Residents speak out: trash, traffic, parking

Photo by Daniel Jackovino
At Franklin Elementary School, Township Administrator Matt Watkins, in suit, responds to the concerns of two residents. Seat at left is Mike Sceurman, the recreation department director. Seated at right is 1st Ward Councilwoman Jen Mundell.

BLOOMFIELD, NJ — Councilwoman Jen Mundell presented a community meeting for her 1st Ward constituents on Monday, Feb. 3. The one-hour meeting attracted about 20 people to the Franklin Elementary School library.

Representative from the Bloomfield Police Department, Department of Health, the Bloomfield Public Library, Department of Information Technology, Department of Recreation, as well as Township Administrator Matt Watkins, were at a table facing an audience which included. Mayor Michael Venezia and Fire Chief Lou Venezia. Each of the departmental representatives in turn explained to residents what they did and what they could offer them.
Watkins was the last to speak. He wanted to know what was on people’s minds.

“People come up to me and say, ‘I don’t want to bother you,’” he said. “But it’s no bother. We’re trying to think of the best way to service our residents and to know if we’re on the right track.”

One woman said that although she understands kids will be kids, she wanted Memorial Park cleaned of the refuse left by them. Watkins said township employees would get to it the next day.

Another woman complained about an abandoned house on Williamson Avenue. A man seated beside her, possibly her spouse, complained that Williamson was becoming a highway with cars speeding down it. And complaints about the abandoned house, he said, went to Town Hall for a year and what happened? Nothing. He asked with a chuckle if when his property is appraised again is the town going to take under consideration the abandoned house next to his? The woman beside him spoke up again.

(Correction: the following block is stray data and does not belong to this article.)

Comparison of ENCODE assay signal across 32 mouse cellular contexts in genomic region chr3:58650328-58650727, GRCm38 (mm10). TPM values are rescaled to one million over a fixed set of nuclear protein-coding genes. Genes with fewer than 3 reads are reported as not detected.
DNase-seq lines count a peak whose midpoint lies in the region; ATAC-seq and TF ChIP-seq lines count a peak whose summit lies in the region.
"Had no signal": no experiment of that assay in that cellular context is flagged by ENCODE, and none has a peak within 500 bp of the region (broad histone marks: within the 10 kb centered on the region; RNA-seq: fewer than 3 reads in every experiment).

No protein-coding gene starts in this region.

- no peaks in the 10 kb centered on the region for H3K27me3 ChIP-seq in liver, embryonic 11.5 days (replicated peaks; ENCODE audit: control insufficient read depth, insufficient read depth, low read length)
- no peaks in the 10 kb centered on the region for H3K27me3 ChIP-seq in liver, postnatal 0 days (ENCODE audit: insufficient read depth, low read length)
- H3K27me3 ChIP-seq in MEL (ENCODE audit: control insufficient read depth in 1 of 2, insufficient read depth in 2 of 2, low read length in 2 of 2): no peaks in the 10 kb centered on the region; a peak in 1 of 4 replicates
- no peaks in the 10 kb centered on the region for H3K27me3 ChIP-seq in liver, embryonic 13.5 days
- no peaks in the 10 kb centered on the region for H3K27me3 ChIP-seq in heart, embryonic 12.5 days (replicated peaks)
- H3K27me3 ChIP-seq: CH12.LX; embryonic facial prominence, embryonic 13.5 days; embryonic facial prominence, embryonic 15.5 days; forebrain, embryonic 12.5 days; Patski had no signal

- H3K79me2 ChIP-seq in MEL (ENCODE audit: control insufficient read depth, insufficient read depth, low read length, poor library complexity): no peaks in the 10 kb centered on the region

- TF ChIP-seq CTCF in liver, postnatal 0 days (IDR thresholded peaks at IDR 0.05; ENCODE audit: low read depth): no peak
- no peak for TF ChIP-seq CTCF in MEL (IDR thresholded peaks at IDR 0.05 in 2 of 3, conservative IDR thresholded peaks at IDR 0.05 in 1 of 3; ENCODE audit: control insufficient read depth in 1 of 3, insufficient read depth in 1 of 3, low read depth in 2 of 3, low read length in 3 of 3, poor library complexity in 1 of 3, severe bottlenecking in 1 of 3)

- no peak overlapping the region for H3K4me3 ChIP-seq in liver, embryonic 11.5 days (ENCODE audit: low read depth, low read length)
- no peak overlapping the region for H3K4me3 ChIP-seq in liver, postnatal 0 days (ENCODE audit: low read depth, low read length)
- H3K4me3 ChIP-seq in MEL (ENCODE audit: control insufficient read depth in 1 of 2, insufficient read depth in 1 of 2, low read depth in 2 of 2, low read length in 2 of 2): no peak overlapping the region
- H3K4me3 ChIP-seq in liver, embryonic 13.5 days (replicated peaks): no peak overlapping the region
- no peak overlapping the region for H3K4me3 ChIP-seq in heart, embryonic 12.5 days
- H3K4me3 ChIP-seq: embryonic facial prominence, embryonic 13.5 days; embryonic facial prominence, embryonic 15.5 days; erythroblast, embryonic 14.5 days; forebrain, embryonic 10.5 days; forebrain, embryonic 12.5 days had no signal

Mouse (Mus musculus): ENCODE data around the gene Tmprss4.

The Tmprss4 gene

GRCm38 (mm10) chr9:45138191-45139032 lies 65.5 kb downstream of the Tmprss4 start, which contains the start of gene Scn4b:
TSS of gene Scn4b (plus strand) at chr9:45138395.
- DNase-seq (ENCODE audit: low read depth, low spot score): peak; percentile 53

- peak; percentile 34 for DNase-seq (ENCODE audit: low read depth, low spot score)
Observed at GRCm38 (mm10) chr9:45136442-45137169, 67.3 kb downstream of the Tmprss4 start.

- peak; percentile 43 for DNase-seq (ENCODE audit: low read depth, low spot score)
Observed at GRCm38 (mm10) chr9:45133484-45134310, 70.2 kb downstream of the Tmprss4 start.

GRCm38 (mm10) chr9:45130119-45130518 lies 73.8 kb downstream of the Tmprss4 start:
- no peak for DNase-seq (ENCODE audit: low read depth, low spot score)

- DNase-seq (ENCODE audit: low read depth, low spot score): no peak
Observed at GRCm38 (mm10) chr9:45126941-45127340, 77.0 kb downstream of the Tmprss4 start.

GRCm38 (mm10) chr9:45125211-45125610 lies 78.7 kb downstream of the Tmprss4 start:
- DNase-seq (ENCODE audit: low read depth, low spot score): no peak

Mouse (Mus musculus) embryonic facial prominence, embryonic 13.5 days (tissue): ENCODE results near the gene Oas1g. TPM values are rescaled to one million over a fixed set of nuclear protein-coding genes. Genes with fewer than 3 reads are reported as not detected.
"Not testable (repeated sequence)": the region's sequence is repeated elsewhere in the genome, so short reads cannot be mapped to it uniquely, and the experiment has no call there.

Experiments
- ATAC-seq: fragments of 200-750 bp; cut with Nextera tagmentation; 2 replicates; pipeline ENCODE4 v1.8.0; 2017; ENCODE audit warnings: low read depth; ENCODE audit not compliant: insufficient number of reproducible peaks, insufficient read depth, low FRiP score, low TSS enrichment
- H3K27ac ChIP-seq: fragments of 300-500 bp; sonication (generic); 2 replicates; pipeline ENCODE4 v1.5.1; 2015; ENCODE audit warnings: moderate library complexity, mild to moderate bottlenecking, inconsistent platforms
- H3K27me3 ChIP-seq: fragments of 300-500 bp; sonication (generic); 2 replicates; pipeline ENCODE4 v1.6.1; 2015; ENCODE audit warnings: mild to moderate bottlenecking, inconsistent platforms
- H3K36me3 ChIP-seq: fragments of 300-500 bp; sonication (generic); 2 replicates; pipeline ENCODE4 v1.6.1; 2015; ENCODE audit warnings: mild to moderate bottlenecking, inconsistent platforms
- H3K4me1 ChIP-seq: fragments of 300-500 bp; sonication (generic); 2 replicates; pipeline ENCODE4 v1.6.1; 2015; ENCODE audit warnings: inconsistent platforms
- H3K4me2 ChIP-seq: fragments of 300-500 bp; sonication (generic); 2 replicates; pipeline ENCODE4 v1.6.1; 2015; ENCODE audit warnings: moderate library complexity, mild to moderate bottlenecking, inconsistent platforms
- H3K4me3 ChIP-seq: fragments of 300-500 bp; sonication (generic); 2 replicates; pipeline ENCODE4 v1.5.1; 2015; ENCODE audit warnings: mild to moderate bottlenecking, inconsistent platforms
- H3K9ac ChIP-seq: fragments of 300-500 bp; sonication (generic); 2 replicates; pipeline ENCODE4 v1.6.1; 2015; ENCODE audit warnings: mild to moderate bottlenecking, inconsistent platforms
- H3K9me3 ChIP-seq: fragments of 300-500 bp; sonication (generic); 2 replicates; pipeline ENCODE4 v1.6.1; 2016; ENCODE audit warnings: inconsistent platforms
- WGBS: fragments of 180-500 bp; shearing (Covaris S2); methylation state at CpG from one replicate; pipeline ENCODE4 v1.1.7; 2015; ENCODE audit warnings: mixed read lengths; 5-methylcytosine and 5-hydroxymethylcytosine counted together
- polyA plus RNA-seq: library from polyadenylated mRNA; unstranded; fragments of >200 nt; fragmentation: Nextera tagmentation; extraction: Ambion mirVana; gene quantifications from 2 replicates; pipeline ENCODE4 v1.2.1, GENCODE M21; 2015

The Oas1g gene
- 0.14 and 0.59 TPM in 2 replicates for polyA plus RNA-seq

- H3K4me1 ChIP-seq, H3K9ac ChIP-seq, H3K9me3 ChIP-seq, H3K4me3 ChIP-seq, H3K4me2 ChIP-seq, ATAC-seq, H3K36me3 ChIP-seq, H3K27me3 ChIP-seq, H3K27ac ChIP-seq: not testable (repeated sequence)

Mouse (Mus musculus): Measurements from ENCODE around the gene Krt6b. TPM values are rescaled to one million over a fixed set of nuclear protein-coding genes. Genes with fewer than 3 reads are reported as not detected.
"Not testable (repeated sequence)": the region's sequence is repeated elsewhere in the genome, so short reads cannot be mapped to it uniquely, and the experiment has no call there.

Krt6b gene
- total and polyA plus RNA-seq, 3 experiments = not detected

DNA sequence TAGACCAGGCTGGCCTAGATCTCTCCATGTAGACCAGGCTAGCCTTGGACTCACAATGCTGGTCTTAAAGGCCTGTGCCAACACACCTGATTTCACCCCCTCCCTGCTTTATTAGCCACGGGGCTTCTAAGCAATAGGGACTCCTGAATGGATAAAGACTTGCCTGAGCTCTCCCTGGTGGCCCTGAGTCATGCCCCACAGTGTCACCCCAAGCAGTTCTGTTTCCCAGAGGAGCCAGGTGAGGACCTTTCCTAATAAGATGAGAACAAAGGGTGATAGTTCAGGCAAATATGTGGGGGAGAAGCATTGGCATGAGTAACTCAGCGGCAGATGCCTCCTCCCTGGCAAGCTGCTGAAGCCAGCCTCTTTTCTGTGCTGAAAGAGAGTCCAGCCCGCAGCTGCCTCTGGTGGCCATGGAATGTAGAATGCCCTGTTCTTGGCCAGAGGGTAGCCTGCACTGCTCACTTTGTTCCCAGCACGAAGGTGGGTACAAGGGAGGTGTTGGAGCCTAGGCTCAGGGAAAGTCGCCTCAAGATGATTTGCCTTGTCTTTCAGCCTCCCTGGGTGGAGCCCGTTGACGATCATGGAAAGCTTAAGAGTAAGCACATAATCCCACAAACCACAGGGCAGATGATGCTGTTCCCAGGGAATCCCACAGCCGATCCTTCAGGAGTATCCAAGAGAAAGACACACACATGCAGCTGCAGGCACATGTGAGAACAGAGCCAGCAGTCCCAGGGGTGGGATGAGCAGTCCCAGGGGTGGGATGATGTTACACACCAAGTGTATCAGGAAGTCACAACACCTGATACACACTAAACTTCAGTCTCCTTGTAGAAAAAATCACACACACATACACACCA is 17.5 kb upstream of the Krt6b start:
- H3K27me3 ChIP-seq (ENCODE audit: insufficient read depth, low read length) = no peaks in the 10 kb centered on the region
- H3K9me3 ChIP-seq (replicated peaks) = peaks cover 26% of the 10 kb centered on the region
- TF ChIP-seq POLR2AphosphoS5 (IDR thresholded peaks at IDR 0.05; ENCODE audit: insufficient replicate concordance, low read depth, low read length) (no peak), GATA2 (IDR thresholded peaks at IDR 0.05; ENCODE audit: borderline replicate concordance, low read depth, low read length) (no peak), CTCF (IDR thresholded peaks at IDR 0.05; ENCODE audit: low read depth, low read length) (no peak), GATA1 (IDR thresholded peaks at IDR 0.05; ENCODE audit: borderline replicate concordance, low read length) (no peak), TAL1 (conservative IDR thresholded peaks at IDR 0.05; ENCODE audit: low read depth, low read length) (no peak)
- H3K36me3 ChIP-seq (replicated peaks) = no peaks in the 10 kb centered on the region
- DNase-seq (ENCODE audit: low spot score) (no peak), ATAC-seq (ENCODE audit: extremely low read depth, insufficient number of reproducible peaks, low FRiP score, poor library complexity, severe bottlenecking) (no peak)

Williamson Avenue, she said, was a straight line from Montgomery Street to the Parkway North entrance on Belleville Avenue. She gestured with her hand to show that it was as straight as an arrow.
Watkins told the couple that dealing with abandoned property was difficult. The woman said she understood it was owned by a bank.
“Banks try to avoid us,” Watkins said. “And not just in Bloomfield.”

The police representatives said they would have an officer with a speed sign sent to Williamson Avenue. The man said that was tried before. The officer came in the morning and was gone by 4 p.m. when the speeders returned.

Another woman had another traffic problem. She complained that making a left-hand turn onto Spruce Street, from Belleville Avenue, was very difficult. On a good traffic day, she said it takes her five changes of the traffic light to make the turn; on a bad day, 10 changes of the light. Sometimes, she said, she avoids the intersection altogether. The police representatives said that Belleville Avenue was a county road, but they would look into the matter the next day.

Another man asked Watkins if there will be a townwide traffic study. Watkins said that would be financially impossible, that traffic problems had to be analysed on an area-by-area basic. The man then said some streets were too narrow for two-way traffic plus parking. Watkins said there really was not much that could be done about that without affecting the neighbors.

The police representative wanted to know the area of the problem. The man said it was all around them. This got an good laugh from the audience.

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